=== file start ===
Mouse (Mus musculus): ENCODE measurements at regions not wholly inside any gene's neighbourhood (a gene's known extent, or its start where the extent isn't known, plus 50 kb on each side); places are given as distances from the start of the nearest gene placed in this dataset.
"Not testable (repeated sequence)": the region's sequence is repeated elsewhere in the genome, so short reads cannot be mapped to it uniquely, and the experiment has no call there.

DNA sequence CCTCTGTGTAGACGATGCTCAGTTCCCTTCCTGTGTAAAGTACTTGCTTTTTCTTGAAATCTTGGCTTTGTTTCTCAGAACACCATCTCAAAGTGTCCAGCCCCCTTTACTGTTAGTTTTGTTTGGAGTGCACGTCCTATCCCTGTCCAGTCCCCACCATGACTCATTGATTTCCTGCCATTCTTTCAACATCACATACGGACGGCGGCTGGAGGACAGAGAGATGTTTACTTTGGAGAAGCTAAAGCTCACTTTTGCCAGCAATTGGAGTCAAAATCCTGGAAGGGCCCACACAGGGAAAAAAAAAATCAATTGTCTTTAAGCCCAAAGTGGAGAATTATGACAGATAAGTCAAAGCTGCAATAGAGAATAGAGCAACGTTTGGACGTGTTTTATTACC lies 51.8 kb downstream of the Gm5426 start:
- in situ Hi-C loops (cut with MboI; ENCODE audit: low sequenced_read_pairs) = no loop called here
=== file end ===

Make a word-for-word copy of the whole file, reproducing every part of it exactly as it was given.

Mouse (Mus musculus): ENCODE measurements at regions not wholly inside any gene's neighbourhood (a gene's known extent, or its start where the extent isn't known, plus 50 kb on each side); places are given as distances from the start of the nearest gene placed in this dataset.
"Not testable (repeated sequence)": the region's sequence is repeated elsewhere in the genome, so short reads cannot be mapped to it uniquely, and the experiment has no call there.

DNA sequence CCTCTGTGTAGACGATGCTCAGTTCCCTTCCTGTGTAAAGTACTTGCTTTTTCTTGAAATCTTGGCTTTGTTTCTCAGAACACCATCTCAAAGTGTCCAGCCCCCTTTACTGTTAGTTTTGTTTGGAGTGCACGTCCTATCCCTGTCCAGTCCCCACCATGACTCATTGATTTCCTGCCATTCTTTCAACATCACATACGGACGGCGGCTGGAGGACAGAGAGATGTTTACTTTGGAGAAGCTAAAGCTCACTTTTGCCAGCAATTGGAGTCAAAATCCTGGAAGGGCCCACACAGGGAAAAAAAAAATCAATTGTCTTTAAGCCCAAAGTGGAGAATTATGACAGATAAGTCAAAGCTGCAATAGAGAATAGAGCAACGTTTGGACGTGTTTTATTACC lies 51.8 kb downstream of the Gm5426 start:
- in situ Hi-C loops (cut with MboI; ENCODE audit: low sequenced_read_pairs) = no loop called here